Different not less. Let those words sink in for a moment. This small phrase has a large meaning in the autism community. For some, including myself, it has become a mantra, a mission if you will. I share our story simply so you can see this phrase lived out in real-time. Our journey may look and be different, but it is not less in any way, and never will it be.
Unfortunately, there are people who see this phrase and add the word “and” to it: “Different AND less.” They may not say it out loud, but their actions speak louder than words. And the story below is an unfortunate example of this. As a special needs parent, one of the biggest things I worried about at the beginning of this journey was if my child would be accepted for who he is. Will he have friends? Will people see him, the true him, even in the peak of our hard? Or will he be judged? Given up on? Labeled? I was lucky enough for that worry to be put right to bed because from the first moment my son’s therapies started, I knew my son was accepted. And man, did I sleep easier at night!
For the past two years, I’ve been lucky enough to live in this wonderful bubble—where acceptance is given and not earned. Where judgment ceases to exist. Where support is given freely even in the hardest of times. But my days in this wonderful bubble are quickly coming to end. As you continue on this journey, the inevitable happens, and the time comes for you to have to leave your safe space, your little bubble. You come to terms with having to leave the place and the people that love your child the most. The only place besides your village that understands the phrase “Different not less.”
Many parents start to lose that sleep again. All of that worry and those questions of acceptance that you asked yourself at the beginning of the journey start to creep back. And unfortunately, it’s because you hear and see stories like this below. People that should be a parent and child’s safe space, end up treating a child less because they are different. The story below happened in a friend’s own backyard. It tells a story that we as a special needs community wished was fictional, but know all too well exist and is most times even covered up. In this incident, a child’s aide stapled a piece of paper to the child’s head to serve as a reminder for the child to bring his water bottle to school. Yes, unfortunately, you read that correctly. What’s even worse is that when the mother brought this to the school’s attention, it was downplayed. Statements made as if, even true would make this situation okay: The paper was stapled to the child’s hair, not his head. The aide has had a clean record up until this point. There was no “intent to harm.” The aide wasn’t even fired, just written up and moved to a different classroom. It’s these incidents that make me realize that special needs individuals are seen as different and less. And that is truly heartbreaking.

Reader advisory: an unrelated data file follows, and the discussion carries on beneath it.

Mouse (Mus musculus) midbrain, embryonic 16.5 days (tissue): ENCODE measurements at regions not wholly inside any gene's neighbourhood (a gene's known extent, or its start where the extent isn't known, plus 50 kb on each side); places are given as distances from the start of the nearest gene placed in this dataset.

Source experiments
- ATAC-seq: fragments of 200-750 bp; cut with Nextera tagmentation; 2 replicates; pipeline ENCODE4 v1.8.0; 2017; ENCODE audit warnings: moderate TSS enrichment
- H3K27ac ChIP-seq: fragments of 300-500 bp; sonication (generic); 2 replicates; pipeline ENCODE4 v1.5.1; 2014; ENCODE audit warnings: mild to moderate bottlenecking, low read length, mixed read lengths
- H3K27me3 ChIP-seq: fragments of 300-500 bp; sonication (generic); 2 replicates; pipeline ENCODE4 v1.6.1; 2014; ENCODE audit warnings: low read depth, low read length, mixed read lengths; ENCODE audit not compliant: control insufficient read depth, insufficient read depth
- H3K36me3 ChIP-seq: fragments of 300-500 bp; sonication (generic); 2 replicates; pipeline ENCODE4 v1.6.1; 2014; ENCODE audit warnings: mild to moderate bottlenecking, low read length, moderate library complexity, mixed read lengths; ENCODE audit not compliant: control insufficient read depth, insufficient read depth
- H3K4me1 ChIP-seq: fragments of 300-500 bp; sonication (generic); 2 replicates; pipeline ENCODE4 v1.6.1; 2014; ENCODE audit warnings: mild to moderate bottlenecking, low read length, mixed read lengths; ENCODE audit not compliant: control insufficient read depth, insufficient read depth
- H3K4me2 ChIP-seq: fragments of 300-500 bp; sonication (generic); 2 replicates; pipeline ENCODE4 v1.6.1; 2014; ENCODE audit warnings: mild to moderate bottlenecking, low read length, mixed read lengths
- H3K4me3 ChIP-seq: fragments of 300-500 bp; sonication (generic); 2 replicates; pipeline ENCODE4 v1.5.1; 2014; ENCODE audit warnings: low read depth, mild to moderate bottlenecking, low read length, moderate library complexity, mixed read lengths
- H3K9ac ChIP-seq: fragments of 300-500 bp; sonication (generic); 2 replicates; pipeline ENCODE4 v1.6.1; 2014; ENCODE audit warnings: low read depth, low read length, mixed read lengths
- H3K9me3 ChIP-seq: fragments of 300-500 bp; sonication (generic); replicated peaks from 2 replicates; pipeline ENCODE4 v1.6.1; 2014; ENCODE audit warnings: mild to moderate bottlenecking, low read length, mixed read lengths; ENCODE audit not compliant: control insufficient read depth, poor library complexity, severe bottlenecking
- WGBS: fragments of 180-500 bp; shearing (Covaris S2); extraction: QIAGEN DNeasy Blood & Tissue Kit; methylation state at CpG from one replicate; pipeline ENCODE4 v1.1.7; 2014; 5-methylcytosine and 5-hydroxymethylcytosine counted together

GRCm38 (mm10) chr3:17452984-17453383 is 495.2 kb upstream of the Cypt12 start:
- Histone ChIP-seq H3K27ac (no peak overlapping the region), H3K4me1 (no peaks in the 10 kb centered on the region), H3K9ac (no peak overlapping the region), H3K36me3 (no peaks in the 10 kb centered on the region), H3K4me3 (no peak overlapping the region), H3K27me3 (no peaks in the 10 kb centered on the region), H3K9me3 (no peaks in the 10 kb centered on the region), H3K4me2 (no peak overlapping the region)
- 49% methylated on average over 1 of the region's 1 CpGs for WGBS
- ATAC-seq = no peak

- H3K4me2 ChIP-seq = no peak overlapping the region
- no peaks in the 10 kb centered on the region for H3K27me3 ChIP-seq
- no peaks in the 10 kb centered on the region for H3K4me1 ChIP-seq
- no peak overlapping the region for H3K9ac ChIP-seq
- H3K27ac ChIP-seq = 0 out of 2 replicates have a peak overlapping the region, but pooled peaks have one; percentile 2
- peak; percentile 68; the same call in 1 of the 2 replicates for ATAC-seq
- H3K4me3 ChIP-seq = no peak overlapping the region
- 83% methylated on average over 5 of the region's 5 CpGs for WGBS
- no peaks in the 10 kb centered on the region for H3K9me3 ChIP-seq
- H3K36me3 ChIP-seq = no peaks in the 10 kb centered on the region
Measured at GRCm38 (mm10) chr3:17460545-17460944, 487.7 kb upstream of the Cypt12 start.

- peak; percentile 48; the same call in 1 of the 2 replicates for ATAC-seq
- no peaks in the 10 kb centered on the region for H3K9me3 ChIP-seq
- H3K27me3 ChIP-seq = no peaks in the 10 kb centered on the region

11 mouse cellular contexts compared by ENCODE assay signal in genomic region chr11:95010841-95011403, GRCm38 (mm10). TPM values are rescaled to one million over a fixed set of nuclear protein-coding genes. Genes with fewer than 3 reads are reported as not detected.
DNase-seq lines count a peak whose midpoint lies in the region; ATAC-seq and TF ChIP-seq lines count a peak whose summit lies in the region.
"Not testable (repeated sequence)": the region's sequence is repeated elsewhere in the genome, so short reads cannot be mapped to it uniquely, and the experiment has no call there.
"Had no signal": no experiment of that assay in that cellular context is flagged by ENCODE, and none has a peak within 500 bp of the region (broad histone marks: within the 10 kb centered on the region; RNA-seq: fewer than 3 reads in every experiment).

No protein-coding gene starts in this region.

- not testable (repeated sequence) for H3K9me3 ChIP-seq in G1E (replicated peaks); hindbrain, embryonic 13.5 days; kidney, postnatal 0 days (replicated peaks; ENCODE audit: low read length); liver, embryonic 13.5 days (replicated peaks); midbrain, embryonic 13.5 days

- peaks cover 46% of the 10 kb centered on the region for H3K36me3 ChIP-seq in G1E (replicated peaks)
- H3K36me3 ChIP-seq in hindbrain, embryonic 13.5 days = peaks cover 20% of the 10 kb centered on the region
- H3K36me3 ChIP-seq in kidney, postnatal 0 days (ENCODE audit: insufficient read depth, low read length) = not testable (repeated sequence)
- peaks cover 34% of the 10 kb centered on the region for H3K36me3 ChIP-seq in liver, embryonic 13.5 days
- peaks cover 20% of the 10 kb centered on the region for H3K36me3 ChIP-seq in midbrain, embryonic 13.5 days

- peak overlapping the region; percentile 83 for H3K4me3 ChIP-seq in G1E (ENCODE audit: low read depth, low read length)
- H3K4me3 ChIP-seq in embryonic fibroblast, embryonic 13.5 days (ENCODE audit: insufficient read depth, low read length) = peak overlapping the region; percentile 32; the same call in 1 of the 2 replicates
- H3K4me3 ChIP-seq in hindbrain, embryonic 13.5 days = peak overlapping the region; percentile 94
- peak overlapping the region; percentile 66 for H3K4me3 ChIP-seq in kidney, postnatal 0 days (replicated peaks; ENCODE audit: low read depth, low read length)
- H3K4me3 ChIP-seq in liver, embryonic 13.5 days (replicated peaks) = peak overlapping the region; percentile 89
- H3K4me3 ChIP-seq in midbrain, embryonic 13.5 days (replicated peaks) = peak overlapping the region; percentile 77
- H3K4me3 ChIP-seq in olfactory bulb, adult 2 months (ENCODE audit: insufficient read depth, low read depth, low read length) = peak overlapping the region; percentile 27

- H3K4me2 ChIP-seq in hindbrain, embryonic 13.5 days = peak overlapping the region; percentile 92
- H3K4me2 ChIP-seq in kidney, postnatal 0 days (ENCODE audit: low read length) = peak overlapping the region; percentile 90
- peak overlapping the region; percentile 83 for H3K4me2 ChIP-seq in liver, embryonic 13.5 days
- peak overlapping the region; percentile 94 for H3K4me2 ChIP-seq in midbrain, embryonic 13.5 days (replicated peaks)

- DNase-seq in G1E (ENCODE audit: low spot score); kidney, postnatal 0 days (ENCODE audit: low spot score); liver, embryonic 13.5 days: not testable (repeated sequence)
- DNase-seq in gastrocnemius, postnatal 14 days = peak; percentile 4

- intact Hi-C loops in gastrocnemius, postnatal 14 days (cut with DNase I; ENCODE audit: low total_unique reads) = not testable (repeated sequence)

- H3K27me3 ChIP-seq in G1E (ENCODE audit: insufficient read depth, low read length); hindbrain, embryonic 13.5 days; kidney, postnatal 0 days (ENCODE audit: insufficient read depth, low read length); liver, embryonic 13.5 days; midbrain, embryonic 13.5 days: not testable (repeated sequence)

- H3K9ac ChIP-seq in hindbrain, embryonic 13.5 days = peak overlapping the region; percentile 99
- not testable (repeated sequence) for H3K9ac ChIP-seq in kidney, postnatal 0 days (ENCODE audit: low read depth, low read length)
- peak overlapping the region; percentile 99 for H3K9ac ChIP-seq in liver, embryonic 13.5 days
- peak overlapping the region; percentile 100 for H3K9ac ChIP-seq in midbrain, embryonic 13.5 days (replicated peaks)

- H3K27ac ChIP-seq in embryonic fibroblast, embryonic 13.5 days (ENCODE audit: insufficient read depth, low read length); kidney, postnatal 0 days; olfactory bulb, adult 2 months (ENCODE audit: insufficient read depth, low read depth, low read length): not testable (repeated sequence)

I myself am a licensed Cosmetology Educator. Although I teach adults, the goal as a campus is to create a safe space for all our students. Backgrounds may be different, lifestyles may be different, learner types may be different, but what we all share in common is our love for the beauty industry. I would like to think that the same mindset would be true for teachers, school administrators, and aides but unfortunately, it seems we are hearing more and more of incidents like this happening.
So I ask you: When is enough going to be enough? When are people that treat special needs individuals less than going to be held accountable before a mom has to lose it on the entire school system? But more importantly, when are people going to start speaking up when they see someone that is different treated less? How many times does someone have to be made fun of or treated poorly before you say enough is enough? When do you draw the line? The special needs community needs everyone’s help when it comes to this.
Let’s be honest, the world needs everyone’s help when it comes to this. I don’t know about you, but the world my kids live in now is scary. It’s filled with hate and judgment and people thinking their way is the right way. Do you know one thing that will always be right? Treating everyone with respect and dignity. Special needs or not. And it seems like these days, this is not even something everyone can agree on. So until then, I’ll keep using my voice, I’ll stand side by side with the moms that are made out to look crazy because they demand their kids be treated equally, and I’ll keep speaking up when I witness different people being treated as less.
I’ll leave with this quote from Mother Teresa: “I alone cannot change the world, but I can cast a stone across the waters to create many ripples.” Are you brave enough to cast that stone when you see someone that is different treated less? As a mother of a special needs child, I hope that you can be. I need you to be. Because those ripples you create can positively impact our world. And I know so many brave individuals that do their best every day to navigate a world not made for them. The least we can do is be that stone for them. Create those ripples. That’s what I intend to do. I’ll continue to cast stones. I’ll continue to make ripples. And my hope is that one day, with your help, those ripples can turn into waves.